All suiteholders are entitled to use the Concierge Lounge on Deck 9. This windowless room features continental breakfast and a cocktail hour. Upon request, the concierge on duty handles special requests for reservations -- alternative restaurants, spa, etc.
|Fitness and Recreation|
One of our favorite areas on board was the Solarium, a pleasant, adults-only enclave themed to Tuscany. It features a pool, fountain, two Jacuzzis, bar and lots of chaise lounges facing the sea, along with greenery, bronze horses, and murals inspired in the Tuscan countryside of Italy. The ship's main pool area features two adjacent pools, four whirlpools and stadium lounge seating. One interesting note: One of the pools and a whirlpool have hydraulic lifts for the disabled.
The fitness center on Deck 11 sports a mirrored, oceanview aerobics area with spinning bikes and free weights (some classes, like spinning and yoga, charge a $10 fee); oceanview gym with 20 Lifefitness treadmills, 14 Lifefitness elliptical cross trainers, six recumbent bicycles, four stationary bicycles, Lifefitness weight machines and steppers, and additional free weights; and a round thalassotherapy pool. A stereo system and television monitors provide entertainment while you work out. The facility features men's and women's locker rooms with a steam room and a sauna.
The ShipShape Spa, one deck above, is a serene oasis with an oceanview beauty salon, 14 massage rooms, one dry floatation room, and a relaxation area with sea views. The spa and beauty salon, operated by the ubiquitous Steiner Leisure, Ltd., offered an excellent range of treatments (massages, facials, Ionithermie Algae Detox). There's even a Rasul room, a private steam and shower room, which couples can book to spend an hour slathering each other in exfoliating lotion, mud masks and moisturizers, while steaming their pores open. Service in the spa was outstanding -- and the quality of the treatments themselves was very high.
A couple of caveats: The prices for treatments have risen to breathtaking levels, with a basic 50-minute massage now costing $120 or more. (The industry average is $99.) A manicure is $45; a pedicure is $65. The spa did offer "discounts" on port-of-call days (and as the cruise wound down), but that just brought the prices down to industry-normal levels. In addition, treatment employees will engage, way too aggressively, in the much-loathed "Steiner Product Pitch" at the end of your appointment. The products are also over-priced. Just say no.
Other fitness and recreational facilities include a jogging track (five times around equals one mile); an outdoor sports deck complete with mini-golf and golf simulator; a full-length sports court for basketball, paddle ball or volleyball; a curvy in-line skating track; and of course, the awesome Rock-Climbing wall -- 200 feet above the sea. Are you game? If not, it's fun just to watch! The ship also offers a handful of ice-skating opportunities on sea days at Studio B.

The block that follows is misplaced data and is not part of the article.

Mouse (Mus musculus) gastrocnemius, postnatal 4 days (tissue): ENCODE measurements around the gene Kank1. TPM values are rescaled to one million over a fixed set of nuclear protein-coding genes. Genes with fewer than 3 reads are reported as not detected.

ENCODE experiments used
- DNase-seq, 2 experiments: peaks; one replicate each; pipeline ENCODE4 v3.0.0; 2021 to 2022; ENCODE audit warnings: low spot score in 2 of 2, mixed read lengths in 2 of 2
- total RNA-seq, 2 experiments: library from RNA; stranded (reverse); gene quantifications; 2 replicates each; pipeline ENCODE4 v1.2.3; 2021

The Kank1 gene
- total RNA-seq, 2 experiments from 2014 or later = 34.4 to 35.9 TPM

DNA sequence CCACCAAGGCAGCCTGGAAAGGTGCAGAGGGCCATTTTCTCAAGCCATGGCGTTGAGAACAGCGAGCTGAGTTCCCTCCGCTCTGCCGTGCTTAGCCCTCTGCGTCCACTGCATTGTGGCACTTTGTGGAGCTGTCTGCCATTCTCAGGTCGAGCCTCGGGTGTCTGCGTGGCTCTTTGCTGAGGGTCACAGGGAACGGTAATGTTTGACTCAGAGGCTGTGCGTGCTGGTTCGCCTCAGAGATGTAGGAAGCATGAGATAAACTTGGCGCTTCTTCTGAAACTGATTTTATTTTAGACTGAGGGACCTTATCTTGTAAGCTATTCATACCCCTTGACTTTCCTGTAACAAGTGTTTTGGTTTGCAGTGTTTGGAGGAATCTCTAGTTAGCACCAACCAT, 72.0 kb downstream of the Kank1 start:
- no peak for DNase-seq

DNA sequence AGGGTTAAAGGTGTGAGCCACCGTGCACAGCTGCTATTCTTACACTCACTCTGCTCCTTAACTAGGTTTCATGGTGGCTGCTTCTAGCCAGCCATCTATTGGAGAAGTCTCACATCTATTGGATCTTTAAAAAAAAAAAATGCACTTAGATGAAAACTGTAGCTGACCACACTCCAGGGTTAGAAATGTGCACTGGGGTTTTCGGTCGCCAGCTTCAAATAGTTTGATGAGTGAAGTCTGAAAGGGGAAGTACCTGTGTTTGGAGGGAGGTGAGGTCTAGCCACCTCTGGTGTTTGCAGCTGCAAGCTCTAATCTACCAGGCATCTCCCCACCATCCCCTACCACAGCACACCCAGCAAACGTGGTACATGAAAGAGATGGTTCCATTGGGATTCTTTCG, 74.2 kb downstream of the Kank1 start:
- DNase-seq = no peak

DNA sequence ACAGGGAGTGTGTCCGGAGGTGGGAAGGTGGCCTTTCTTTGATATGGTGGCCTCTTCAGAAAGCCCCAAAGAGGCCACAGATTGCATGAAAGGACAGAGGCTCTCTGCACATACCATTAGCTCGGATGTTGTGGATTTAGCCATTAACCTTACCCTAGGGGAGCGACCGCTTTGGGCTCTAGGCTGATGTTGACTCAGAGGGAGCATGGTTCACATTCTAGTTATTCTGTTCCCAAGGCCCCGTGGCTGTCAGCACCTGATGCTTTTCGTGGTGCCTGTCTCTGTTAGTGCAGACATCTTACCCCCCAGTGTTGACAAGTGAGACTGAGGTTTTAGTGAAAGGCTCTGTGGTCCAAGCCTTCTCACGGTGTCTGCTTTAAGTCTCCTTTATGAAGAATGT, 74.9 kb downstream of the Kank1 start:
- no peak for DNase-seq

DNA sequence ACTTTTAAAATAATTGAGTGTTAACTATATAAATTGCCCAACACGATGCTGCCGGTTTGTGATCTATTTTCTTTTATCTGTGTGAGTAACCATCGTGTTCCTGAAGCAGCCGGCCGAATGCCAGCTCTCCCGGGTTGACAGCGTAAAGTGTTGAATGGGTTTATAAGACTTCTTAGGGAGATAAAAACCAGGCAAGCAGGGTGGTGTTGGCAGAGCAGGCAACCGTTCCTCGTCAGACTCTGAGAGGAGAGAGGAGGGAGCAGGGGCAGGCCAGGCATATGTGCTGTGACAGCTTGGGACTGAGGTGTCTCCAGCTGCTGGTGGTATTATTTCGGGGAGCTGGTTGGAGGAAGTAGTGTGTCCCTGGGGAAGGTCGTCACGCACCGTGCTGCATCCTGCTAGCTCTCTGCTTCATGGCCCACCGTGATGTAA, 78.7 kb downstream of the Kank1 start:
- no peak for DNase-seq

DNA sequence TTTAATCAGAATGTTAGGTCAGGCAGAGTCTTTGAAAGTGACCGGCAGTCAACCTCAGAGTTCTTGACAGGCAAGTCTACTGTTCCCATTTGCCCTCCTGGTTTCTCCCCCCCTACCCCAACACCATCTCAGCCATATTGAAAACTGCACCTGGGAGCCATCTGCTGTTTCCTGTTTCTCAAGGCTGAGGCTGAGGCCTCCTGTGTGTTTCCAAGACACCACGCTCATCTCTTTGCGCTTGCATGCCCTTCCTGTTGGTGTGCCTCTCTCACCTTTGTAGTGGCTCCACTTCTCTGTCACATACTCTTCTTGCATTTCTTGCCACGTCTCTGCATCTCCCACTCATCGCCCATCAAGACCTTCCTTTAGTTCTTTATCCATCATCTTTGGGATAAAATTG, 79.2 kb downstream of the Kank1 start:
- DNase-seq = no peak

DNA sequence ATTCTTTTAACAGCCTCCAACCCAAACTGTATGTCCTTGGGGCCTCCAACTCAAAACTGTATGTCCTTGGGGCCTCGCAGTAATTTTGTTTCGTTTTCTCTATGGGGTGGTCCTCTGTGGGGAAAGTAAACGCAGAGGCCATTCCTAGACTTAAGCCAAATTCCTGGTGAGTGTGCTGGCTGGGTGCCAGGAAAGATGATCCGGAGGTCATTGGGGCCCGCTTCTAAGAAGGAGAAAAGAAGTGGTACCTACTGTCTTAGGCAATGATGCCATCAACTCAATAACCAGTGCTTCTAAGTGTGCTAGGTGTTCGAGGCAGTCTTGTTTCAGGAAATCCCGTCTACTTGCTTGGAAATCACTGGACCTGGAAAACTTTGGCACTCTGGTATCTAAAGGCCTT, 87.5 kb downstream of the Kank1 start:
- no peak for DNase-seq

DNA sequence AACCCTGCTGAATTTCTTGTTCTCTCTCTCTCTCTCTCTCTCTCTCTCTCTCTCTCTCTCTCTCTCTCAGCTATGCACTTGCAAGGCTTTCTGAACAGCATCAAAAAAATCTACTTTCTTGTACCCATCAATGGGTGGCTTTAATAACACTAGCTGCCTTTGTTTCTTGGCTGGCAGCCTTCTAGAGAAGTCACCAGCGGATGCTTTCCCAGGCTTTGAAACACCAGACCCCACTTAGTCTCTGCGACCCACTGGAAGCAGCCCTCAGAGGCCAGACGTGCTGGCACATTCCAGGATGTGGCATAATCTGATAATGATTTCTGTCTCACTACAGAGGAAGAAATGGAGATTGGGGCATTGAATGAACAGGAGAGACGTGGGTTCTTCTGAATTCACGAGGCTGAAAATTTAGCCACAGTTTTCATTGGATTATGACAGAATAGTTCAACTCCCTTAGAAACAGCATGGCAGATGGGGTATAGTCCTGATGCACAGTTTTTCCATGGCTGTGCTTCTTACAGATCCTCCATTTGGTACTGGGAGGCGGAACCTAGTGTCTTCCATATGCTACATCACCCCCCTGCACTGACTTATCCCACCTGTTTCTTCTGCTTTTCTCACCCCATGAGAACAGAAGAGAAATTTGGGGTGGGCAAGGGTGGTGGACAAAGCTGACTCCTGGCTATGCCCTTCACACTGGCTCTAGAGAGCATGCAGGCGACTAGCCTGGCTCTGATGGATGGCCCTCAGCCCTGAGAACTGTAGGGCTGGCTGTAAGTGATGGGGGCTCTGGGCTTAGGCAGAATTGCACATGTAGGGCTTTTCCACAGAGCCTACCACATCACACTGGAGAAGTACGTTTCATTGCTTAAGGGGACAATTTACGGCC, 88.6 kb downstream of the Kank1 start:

Casual is the key word during the day. There are two formal nights when dark suits and cocktail dresses predominate. Other evenings, most guests don country club casual attire.
RCI's youth programs are second to none, but in Navigator of the Seas they have really outdone themselves, as the Adventure Ocean facilities on Deck 12 have been expanded on this vessel to a whopping 22,000 sq. ft. -that's 6,000 sq. ft. more than on any other Royal Caribbean ship.
Areas include a section for three to five year olds with seven computer stations, a new art studio area and an ocean liner-themed play area; a room for six to eight year olds, that has been quadrupled in size from previous Voyager-class ships, featuring seven computer stations, themed evenings, Adventure Science, including an exploding volcano, and Adventure Art by Crayola projects including making masks from a variety of regions of the world; and a section for nine to 11 year olds, with seven computer stations, five flat-screen televisions and such activities as Survivor Night, conducted by the year-round counselor staff of 14 (which is beefed up with two more for school holiday periods).
Teens have three special areas to hang out in and their program has been divided (sensibly) into two age groups: 12-14 and 15-17. Navigator has a Back Deck, an outdoor area for teen parties with music and buffets. Fuel is the teen disco, complete with dance floor, Internet Cafe with eight stations, four flat-screen televisions and bar for nonalcoholic drinks (a Coke Card for unlimited drinks is $20 for the whole cruise; an Ocean Potion Card is $24.95 for 12 non-alcoholic specialty drinks).
Beyond this, teens also have The Living Room, a place to hang out during the day with games, books, flat-screen television, futuristic furniture and Internet Cafe with seven stations. This last place is so cool the counselors have to politely chase many an adult away! A large video arcade is nearby and so is Johnny Rockets to satisfy the teen appetite with burgers, fries, shakes and other goodies.
Generally, activities at Adventure Ocean cease during lunch and dinner times, but there is the occasional organized meal outing (to Johnny Rocket's, for instance). On sea days, you can leave your kids (ages 3 to 11) at Adventure Ocean for a noon to 2 p.m. lunch-and-play for a cost of $7.95. Plus, new My Family Time Dining (rolling out, fleetwide, by July 2009) offers an option that lets kids finish dinner in the main dining room in 45 minutes, then get escorted by Adventure Ocean counselors back to the kids' club to play (letting Mom and Dad enjoy a more leisurely meal).
Late-night group babysitting in the kids' areas (for ages 3 to 11) is available from 10 p.m. to 2 a.m. for $5 per hour, per child. Children must be at least three years old and fully toilet trained (no diapers or pull-ups). In-room babysitting for kids over the age of 1 costs $10 to $15 per hour and requires a 24-hour advance reservation.
While most passengers hail from the U.S., the ship does attract folks from other countries (and publishes the daily "Cruise Compass" in a variety of languages). Mariner of the Seas appeals to a wide variety of ages and a good mix of couples, singles and many families. (With so many kids onboard, the average age is typically younger than 40.) Regardless of age, passengers tend to be very active in spirit.